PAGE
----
Things get even more confusing regarding book royalties.  The best seller among the Random House paperbacks is an anthology that includes "Mourning Becomes Electra," "Strange Interlude" and "Desire Under the Elms"; it sold 31,000 copies last year.  That particular volume, priced at $1.95, earned $60,450 in the year.  The author's royalty is seven and a half per cent, or $4,533.75.  Carlotta O'Neill's estate shares one-third/two-thirds with O'Neill's children in "Mourning Becomes Electra" and "Strange Interlude" (copyright expired after O'Neill's death) but collects the full royalty for "desire Under the elms" (copyright renewed by O'Neill a year before his death).

Robert Brustein, dean of the Yale School of Drama, is wistful about the small sum that was turned over to him last year for the first Eugene O'Neill scholarship, when the university finally earmarked $2,500 for that purpose.  An additional $5,000 will be divided between the O'Neill collection and the Yale School of Drama library.  According to David Storrs, Yale's assistant controller, the return is low at the moment, but is expected to grow with the growth of the common stock in which most of the capital is invested.

"It's barely enough to keep one student," Dean Brustein says.  He is now trying to select that "worthy student of playwriting" for the coming academic year.

Dr. Donald Gallup, curator of the O'Neill collection at Yale, is pleased to have the somewhat larger annual sum allotted to him (a yearly $3,200 from the original O'Neill bequest of $77,000, plus $2,500 from Mrs. O'Neill's bequest) but he, too, wishes it were more.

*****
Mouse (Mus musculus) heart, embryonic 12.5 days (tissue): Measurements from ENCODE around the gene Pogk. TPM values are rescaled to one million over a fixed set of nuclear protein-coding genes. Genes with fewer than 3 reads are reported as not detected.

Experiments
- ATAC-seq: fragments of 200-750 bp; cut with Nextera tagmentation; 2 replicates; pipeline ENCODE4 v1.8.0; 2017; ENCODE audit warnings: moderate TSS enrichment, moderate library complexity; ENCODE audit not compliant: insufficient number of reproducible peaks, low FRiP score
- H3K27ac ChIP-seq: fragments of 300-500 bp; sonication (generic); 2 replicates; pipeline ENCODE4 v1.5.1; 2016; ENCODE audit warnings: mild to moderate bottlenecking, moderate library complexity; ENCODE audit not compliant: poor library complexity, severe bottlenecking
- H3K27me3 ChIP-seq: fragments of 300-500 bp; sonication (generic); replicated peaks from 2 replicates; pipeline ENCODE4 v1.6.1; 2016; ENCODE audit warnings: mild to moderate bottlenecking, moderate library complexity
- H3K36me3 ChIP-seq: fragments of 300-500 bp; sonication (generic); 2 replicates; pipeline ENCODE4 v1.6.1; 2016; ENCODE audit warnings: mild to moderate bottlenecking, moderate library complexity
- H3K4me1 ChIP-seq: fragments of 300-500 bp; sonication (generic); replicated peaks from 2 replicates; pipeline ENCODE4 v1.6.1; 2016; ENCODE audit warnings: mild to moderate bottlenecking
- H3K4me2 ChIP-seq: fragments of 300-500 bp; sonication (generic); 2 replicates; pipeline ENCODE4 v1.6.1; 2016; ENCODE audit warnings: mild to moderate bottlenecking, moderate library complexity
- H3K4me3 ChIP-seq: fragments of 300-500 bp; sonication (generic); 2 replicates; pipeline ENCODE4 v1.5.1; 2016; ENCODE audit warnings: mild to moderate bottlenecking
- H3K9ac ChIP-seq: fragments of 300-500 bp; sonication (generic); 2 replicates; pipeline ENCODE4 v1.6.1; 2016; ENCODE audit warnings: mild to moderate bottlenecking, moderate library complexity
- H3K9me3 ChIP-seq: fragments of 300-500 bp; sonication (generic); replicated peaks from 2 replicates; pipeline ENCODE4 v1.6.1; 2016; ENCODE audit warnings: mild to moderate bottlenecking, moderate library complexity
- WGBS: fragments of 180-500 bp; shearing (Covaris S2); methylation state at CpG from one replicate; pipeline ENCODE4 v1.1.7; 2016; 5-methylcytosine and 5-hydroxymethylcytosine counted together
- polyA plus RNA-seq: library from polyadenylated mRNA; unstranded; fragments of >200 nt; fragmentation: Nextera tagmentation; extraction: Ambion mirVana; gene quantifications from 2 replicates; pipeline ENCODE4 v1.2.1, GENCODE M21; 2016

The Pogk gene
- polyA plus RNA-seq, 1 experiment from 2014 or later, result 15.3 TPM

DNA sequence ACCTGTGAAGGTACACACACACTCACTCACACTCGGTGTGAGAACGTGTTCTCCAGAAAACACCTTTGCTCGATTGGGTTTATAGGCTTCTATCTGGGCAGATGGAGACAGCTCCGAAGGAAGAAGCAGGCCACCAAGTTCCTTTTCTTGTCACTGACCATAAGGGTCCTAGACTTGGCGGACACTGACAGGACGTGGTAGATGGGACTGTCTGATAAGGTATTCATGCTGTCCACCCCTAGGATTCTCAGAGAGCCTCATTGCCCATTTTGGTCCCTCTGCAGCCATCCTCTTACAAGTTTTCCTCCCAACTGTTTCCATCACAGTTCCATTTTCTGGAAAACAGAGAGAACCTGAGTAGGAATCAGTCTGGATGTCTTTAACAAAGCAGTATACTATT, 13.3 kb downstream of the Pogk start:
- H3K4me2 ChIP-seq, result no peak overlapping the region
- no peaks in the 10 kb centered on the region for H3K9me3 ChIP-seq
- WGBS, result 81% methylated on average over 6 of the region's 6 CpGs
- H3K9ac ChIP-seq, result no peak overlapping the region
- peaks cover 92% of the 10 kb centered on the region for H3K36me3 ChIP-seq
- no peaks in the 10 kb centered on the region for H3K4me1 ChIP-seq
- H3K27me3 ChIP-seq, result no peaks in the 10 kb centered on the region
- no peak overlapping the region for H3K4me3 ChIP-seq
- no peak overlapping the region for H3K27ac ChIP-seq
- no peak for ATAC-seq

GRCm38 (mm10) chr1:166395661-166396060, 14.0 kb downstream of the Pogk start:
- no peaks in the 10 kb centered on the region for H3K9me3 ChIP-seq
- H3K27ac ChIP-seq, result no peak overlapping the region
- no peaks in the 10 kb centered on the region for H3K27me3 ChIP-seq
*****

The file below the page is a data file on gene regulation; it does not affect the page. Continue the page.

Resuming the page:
The firm that drew up Carlotta O'Neill's will, and that was originally designated as her trustee, is Cadwalader, Wickersham and Taft.  Jacquelin Swords, a member of the firm, explains that the trusteeship was transferred to Yale two years ago, in order to avoid tax penalties.  Cadwalader, W. and T. were run ragged during the final years of Carlotta O'Neill's life, when she wandered rather spectacularly in her mind and developed a tendency to give away the rights to plays several times over; the law firm was frequently on the brink of litigation.

It is to Cadwalader, W. and T. that application must be made for permission to produce those of O'Neill's plays owned wholly or in part by Mrs. O'Neill's estate -- if anyone can figure out which ones they are.  For permission to produce the plays owned wholly or in part by Shane and Oona, application must be made to their attorney, Herbert Jacoby.  Mr. Jacoby is affable but noncommittal.  He would not want the information about Shane's and Oona's earnings from "A Moon for the Misbegotten" to be attributed to him, and indeed it does not come from him; it comes, indirectly, form co-producer Elliot Martin, who confirms the play's weekly gross and the author's percentage of royalty -- no secret, really.

In 1946, three years after O'Neill wrote his final play, and knowing he could probably never finish another on, he reminisced about his very earliest works -- half a dozen one-act plays -- written in 1913 and 1914.

"That's the year I thought I was God," he said.  "I'd finish them and rush down to the post office to ship them off to Washington to be copyrighted before somebody stole them."

It was not until much later that he discovered the pitfalls of copyright.  He never bothered to renew the copyrights on those early plays when they expired after 28 years and inevitably somebody did "steal" them.  In 1950, when the plays had acquired, if nothing else a curiosity value as the earliest works of America's only Nobel Prize-winning dramatist, and obscure publisher issued them as "The Lost Plays of Eugene O'Neill."  O'Neill, who regarded the plays as groping failures, and who had chose to forget them, was irritated, but could do nothing about it.

He did, however, try to make sure nothing like that would happen again, and a few months before his death he tore to pieces the manuscripts of the unfinished plays in a  projected eleven-play cycle called "A Tale of Possessors, Self-Dispossessed."

"Nobody must be allowed to finish my plays," he told Carlotta.

She helped him tear them up, bit by bit.  "it took hours," she later said.  "It was awful.  It was like tearing up children."